The shift in perspective is small, but its impact on our results is profound. Stop looking for people to sell your products, services, and solutions to. Look for the people who have the problems you solve.
Too often, there’s a huge disconnect between our organizations and our customers. Our customers and prospects are frustrated with us and we don’t understand the frustration.They don’t get it, we don’t get it, there is a giant disconnect.
We’re all proud of our value propositions! We feature them in our web sites, we’re trained to brag about them to our customers. Usually, when I hear people describe their company’s value proposition, the focus seems to be all about the company or the product.
It’s a major sales error to use pricing actions to break a stalled deal lose. Pricing actions are meaningless until the customer decides, “I want to buy.” Pricing actions are meaningless until pricing is the only issue keeping a customer from buying.
Mindshare is top of mind (so to speak) in most marketing and sales conversations. How do we capture the hearts, minds and imaginations of customers? It seems, however, we are talking about the wrong thing.
Clearly identifying the customer is critical in focusing our sales and marketing where we have the greatest insights, where we have the greatest impact, and where we get the greatest return on our investment in time and resources. Doing this focuses us on the customer where we create the greatest value.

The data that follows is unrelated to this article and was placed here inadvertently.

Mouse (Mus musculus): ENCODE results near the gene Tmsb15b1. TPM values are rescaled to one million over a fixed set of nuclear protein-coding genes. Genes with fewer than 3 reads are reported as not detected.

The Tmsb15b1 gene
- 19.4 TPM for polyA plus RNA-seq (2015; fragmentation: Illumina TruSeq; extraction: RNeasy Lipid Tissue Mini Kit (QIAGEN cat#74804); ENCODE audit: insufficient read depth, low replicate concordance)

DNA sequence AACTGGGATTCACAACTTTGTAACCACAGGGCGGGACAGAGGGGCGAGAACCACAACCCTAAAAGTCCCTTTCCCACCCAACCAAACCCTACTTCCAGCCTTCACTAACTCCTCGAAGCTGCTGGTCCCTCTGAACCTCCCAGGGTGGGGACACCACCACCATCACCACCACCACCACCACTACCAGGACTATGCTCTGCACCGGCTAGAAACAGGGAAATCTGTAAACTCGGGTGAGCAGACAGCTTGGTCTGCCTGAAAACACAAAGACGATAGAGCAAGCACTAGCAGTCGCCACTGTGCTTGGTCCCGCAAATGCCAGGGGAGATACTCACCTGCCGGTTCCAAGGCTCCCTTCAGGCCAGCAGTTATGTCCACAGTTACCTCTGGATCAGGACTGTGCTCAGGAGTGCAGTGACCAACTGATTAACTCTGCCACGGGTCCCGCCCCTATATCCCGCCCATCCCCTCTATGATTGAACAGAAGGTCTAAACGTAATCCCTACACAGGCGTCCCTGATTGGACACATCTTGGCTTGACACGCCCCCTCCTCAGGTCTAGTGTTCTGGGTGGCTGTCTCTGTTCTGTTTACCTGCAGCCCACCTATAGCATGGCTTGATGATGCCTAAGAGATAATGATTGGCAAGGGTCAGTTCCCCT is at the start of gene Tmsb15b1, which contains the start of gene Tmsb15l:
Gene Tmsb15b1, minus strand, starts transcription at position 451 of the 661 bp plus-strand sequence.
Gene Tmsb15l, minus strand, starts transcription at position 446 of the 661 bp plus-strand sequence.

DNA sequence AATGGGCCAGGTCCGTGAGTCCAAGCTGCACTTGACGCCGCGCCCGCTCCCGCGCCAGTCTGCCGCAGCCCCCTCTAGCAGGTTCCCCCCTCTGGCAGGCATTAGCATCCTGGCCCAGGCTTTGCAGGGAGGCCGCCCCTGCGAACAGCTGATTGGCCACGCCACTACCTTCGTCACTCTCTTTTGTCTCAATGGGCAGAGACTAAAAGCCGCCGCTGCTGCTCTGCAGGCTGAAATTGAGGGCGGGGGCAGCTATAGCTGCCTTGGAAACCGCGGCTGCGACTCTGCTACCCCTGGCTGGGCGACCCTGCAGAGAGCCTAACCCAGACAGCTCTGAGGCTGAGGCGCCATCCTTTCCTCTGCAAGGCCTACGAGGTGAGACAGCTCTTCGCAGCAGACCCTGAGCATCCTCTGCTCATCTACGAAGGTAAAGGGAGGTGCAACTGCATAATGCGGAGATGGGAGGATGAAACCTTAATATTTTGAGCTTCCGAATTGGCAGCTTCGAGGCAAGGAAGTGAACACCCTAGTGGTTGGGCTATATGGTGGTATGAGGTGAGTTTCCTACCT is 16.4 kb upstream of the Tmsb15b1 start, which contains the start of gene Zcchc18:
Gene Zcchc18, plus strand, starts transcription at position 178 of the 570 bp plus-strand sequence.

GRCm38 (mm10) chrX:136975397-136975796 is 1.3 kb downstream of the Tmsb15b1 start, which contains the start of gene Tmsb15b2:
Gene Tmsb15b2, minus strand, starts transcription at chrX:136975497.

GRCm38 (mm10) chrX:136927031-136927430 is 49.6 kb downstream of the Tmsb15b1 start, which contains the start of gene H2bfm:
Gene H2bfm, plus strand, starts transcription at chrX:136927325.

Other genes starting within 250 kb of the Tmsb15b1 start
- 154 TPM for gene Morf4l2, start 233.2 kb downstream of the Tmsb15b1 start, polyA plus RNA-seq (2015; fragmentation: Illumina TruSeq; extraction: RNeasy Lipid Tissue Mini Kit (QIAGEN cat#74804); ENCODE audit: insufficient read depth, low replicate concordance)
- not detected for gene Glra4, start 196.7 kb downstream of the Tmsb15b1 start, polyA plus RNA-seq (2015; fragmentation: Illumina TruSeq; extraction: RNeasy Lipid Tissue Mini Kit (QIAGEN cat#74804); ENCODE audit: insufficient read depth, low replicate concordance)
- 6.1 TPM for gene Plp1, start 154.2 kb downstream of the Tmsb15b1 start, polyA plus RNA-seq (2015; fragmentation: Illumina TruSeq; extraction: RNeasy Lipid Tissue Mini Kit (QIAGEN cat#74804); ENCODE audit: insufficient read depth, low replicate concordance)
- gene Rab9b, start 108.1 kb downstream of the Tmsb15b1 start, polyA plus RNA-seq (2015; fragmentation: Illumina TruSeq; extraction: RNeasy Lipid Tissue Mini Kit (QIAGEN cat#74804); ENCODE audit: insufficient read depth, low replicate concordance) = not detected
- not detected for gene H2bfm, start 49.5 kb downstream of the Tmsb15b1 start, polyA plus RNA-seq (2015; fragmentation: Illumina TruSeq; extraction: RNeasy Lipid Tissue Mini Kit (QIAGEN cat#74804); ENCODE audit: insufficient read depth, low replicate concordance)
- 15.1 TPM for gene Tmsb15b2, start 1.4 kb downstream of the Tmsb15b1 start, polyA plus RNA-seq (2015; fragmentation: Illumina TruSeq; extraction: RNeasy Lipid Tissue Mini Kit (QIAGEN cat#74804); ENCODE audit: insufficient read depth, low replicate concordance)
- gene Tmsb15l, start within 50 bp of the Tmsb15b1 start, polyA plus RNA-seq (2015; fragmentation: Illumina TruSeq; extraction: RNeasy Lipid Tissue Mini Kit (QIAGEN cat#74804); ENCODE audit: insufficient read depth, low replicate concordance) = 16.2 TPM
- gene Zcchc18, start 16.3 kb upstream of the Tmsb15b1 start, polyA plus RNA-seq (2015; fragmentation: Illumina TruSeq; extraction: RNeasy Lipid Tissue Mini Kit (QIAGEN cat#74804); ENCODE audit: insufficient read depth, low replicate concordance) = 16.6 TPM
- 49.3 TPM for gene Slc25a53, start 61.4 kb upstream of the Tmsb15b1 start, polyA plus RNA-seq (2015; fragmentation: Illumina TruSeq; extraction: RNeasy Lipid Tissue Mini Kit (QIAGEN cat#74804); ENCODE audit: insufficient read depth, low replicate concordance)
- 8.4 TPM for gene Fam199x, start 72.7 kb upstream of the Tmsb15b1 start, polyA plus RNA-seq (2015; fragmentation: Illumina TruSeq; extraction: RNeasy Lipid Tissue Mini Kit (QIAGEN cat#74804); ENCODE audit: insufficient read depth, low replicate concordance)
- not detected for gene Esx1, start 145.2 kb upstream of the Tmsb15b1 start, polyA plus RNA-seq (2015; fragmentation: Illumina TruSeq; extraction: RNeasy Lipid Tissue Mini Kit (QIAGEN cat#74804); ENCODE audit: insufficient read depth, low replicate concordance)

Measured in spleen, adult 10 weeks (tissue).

It’s clear we’re in a frenzy of networking and connecting. There seems to be a rush to establish connections, friends, whatever. People are reaching out, connecting, racking up the numbers. They’re using every channel possible—LinkedIn, Twitter, Facebook, Google +, and more. But then there’s this odd phenomena.
Revenue is important! The top sales executive needs to be accountable for producing the expected revenue. But the top sales executive is also accountable for executing the corporate strategy. Sometimes to do both, we have to change the way we measure (and compensate) sales people. Sometimes revenue quotas are the wrong thing.
Lean has huge traction in about every part of organizations except for sales and marketing. But if you really understand Lean, it becomes compelling for sales and marketing, purely because of the clarity, focus, and simplicity it drives.
Our worlds are too complex; we seem to keep piling things onto everything we’ve done in the past. Too often, however, in response to this complexity and all the “tools” that have been put in place to manage it, instead of seeking simplification we dumb things down.
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